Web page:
Subject: Re: The term "intellectual property" considered useful
From: Thomas Lord <>
Date: Sat, 13 May 2006 14:52:06 -0700

David H. Lynch Jr. wrote:
>     I am not sure it matters. I brought up slavery because I presumed
> that it was atleast one context where it was obvious that
>     what was legal, and what was possible were obviously in conflict.
> The problem with slavery is more than just that it is wrong.
>     If others beleive that the real ownership of people is possible just
> because it is legal, irrespective of its morality, I am not going to get
> anywhere with
>     any argument about ideas.
I'm afraid I don't follow you.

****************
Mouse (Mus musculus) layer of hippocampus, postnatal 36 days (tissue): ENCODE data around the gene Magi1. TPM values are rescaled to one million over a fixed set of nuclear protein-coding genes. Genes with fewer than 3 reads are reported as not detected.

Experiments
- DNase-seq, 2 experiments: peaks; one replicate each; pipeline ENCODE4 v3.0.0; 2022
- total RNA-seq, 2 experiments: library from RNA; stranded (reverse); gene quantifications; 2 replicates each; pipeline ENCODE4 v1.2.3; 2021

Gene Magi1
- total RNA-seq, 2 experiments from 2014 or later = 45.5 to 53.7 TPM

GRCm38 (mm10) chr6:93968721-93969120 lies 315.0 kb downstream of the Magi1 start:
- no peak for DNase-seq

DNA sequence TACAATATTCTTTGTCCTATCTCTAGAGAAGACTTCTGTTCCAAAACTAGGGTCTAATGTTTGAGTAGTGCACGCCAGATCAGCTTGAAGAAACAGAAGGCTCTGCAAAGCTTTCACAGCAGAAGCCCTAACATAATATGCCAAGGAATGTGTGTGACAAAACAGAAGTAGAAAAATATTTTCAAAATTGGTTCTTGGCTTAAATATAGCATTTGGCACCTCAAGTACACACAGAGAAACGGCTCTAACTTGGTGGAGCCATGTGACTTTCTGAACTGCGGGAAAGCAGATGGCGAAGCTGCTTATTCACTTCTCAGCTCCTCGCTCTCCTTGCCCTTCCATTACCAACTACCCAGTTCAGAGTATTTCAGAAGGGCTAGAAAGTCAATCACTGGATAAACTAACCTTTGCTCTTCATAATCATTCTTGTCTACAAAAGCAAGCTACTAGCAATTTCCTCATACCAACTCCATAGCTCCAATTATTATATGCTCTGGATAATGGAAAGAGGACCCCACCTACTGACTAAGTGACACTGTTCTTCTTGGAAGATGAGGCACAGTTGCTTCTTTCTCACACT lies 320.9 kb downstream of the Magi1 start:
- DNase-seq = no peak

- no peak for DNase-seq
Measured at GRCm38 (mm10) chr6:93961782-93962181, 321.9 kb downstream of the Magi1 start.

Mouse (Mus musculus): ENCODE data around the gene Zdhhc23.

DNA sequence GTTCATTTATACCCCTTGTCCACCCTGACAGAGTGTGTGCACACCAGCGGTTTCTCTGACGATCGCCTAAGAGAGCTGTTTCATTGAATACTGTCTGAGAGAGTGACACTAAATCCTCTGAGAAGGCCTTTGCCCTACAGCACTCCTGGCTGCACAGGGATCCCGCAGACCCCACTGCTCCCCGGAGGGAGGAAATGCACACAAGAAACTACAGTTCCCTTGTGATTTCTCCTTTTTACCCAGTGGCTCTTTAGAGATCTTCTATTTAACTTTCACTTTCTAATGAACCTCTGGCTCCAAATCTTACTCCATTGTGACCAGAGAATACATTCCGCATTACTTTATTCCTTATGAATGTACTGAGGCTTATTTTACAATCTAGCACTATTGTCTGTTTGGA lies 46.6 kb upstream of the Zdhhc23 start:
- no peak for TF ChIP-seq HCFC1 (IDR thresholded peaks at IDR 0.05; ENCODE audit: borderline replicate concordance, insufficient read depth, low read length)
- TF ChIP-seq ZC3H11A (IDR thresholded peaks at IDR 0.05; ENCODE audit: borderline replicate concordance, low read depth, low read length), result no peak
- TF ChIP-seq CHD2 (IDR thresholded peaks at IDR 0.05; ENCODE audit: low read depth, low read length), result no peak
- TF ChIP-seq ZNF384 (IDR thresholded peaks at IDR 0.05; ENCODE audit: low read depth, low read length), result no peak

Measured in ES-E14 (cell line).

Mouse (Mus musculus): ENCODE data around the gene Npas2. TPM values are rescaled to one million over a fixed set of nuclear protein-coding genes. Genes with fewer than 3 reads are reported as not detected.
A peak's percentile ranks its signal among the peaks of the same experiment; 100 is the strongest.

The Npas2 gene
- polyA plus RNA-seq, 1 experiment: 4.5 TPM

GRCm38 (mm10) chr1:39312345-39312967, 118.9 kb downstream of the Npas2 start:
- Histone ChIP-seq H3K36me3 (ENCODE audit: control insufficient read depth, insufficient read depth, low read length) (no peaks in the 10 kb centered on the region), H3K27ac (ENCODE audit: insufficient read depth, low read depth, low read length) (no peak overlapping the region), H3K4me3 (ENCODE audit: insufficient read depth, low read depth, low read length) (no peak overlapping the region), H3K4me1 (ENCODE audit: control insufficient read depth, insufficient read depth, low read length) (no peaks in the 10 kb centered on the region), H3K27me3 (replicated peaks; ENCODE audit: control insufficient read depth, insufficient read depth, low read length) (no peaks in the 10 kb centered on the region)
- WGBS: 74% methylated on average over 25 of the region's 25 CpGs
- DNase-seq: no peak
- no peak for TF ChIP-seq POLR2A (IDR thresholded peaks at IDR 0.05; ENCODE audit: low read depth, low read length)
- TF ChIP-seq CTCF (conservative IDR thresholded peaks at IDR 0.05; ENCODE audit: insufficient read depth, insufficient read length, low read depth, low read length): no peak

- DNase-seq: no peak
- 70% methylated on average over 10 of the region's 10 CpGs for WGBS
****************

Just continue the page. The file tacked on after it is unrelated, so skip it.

Slavery is currently *possible* (and *actual*) because of a complex of
material conditions including, in some ways, the state of the law.

And of course, slavery is wrong.   So the complex of material conditions
has a strongly undesirable property.   It makes moral sense for people
to work to change those conditions so as to eliminate slavery.

Has anyone here said anything otherwise?

I don't know that there is any argument about ideas, really, other than
as hopefully productive group self-criticism.   What are good ideas for
how to change things?   Does economics have any suggestions?  Etc.